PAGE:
|Chapter 5: At Goddard
Upon leaving Pete King Ranger Station I was quartered at Goddard Bar, a deserted cabin a few miles up the Selway branch.
It was my duty to repair the trail where water coming down the mountain had washed it out. The mountain was so steep that a stone rolling down had buried itself in the trunk. The photo [above] shows this stone, which had descended a possible 2000 feet at about 45 degrees. I am glad I was not there. Later I took pleasure in starting large ones from the outcrop at the top of the mountain and watching them crash a thousand feet to a lake below. No man ever went there, so I was not taking chances [photo].
While at Goddard Bar I fished for the large trout that the river contained in large numbers. They ran from twelve to eighteen inches in length and would jump clear of the water to take the fly. I used an alder pole, and had no trouble to obtain a good mess. I had to wade up to my neck, though.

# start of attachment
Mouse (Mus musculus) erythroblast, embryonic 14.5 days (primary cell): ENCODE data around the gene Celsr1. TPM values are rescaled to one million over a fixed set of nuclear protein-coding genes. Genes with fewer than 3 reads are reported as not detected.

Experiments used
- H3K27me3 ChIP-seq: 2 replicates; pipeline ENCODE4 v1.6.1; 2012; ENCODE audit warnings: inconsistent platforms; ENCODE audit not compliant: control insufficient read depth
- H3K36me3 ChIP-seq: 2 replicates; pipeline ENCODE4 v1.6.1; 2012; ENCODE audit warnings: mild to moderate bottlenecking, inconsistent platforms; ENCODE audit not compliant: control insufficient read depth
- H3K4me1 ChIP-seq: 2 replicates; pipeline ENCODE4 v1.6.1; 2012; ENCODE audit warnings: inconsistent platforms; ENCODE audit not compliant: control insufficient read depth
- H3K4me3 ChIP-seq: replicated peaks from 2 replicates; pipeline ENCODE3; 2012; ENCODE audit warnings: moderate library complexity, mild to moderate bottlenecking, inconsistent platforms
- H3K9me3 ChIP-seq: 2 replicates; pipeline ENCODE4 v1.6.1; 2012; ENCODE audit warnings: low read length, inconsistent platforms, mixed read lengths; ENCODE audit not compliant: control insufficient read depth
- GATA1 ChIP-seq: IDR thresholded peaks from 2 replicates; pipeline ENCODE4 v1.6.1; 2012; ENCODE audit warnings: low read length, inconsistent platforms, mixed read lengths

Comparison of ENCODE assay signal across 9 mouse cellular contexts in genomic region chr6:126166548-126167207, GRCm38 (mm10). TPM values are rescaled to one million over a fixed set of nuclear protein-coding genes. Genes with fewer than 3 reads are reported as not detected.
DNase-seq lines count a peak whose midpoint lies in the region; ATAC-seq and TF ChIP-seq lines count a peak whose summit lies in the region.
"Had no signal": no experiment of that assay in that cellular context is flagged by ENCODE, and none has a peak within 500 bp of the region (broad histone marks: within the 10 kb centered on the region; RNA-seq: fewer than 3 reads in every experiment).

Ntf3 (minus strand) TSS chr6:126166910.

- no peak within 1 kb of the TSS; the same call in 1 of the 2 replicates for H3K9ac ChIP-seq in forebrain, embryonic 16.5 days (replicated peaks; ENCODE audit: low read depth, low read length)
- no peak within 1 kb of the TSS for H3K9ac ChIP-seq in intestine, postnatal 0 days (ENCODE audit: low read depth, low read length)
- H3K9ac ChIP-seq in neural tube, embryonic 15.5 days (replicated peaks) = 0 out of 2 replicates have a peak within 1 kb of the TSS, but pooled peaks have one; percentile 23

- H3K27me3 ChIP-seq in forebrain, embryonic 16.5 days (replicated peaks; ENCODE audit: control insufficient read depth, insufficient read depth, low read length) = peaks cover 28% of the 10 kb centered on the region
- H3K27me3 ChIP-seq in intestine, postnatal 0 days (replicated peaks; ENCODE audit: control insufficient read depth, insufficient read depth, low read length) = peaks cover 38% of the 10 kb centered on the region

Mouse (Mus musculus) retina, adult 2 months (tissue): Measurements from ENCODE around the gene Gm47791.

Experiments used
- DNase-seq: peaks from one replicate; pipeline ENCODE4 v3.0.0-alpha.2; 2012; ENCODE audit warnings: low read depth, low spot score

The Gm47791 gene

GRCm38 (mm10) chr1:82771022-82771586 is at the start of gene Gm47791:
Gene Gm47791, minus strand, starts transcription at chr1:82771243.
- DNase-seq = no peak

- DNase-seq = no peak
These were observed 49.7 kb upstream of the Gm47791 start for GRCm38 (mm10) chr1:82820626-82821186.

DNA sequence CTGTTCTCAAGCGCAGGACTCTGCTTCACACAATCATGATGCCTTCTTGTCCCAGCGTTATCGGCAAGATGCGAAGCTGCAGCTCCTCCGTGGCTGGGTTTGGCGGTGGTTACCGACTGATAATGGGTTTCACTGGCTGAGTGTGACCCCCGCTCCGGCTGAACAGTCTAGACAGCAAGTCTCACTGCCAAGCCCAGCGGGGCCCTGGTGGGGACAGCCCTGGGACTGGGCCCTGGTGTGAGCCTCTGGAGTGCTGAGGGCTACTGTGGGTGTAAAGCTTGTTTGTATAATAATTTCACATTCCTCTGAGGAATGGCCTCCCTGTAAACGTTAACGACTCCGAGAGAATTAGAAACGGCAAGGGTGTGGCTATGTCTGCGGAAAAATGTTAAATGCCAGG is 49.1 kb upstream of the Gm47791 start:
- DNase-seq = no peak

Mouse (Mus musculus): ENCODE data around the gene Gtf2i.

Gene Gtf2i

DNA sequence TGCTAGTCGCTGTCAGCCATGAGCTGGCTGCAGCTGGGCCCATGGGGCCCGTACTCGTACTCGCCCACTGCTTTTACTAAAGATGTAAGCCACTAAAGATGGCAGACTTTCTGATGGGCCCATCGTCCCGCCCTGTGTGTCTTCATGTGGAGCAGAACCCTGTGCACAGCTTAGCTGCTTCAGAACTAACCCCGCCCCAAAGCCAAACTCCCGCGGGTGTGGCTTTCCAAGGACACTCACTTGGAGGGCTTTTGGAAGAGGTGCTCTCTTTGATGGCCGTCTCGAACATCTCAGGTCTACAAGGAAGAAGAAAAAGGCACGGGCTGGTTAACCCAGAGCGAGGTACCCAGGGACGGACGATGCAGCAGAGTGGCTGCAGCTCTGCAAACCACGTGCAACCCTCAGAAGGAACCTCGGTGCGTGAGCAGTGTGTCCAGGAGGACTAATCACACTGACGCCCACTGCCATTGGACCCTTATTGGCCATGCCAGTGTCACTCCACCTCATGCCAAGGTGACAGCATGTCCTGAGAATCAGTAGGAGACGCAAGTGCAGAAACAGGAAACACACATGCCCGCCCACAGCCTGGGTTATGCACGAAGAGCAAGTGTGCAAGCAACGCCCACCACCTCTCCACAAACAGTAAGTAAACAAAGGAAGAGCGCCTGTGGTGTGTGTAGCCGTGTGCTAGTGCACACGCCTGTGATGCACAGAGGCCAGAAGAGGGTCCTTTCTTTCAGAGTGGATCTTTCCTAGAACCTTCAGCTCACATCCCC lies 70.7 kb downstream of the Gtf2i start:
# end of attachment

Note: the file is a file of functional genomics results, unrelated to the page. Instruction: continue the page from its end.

My stay at Goddard Bar lasted a couple of days, while I repaired the trail. I cooked meals in the fireplace -- even baked bread under the tutelage of a government packer whose name I believe to have been Tom Allison. One fellow who stayed there attempted for the first time to cook rice. He filled a large basin within an inch of the top with rice and started to boil it. Before he was through, there was rice coming out the windows, I guess. I am sure the little shack would never hold it.